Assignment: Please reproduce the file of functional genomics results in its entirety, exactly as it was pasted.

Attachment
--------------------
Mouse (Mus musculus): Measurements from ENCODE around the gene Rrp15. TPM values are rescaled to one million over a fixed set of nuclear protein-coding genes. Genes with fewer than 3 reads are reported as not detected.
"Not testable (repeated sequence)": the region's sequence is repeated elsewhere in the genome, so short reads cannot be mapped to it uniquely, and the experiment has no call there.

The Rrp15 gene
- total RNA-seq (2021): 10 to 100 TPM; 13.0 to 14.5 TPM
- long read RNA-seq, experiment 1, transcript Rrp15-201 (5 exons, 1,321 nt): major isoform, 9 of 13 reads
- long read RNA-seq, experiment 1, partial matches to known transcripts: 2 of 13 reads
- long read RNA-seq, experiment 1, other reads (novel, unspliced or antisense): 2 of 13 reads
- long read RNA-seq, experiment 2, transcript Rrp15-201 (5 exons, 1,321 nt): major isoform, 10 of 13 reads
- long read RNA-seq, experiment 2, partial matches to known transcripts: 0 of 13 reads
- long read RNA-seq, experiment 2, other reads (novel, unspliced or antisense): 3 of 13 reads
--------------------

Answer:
Mouse (Mus musculus): Measurements from ENCODE around the gene Rrp15. TPM values are rescaled to one million over a fixed set of nuclear protein-coding genes. Genes with fewer than 3 reads are reported as not detected.
"Not testable (repeated sequence)": the region's sequence is repeated elsewhere in the genome, so short reads cannot be mapped to it uniquely, and the experiment has no call there.

The Rrp15 gene
- total RNA-seq (2021): 10 to 100 TPM; 13.0 to 14.5 TPM
- long read RNA-seq, experiment 1, transcript Rrp15-201 (5 exons, 1,321 nt): major isoform, 9 of 13 reads
- long read RNA-seq, experiment 1, partial matches to known transcripts: 2 of 13 reads
- long read RNA-seq, experiment 1, other reads (novel, unspliced or antisense): 2 of 13 reads
- long read RNA-seq, experiment 2, transcript Rrp15-201 (5 exons, 1,321 nt): major isoform, 10 of 13 reads
- long read RNA-seq, experiment 2, partial matches to known transcripts: 0 of 13 reads
- long read RNA-seq, experiment 2, other reads (novel, unspliced or antisense): 3 of 13 reads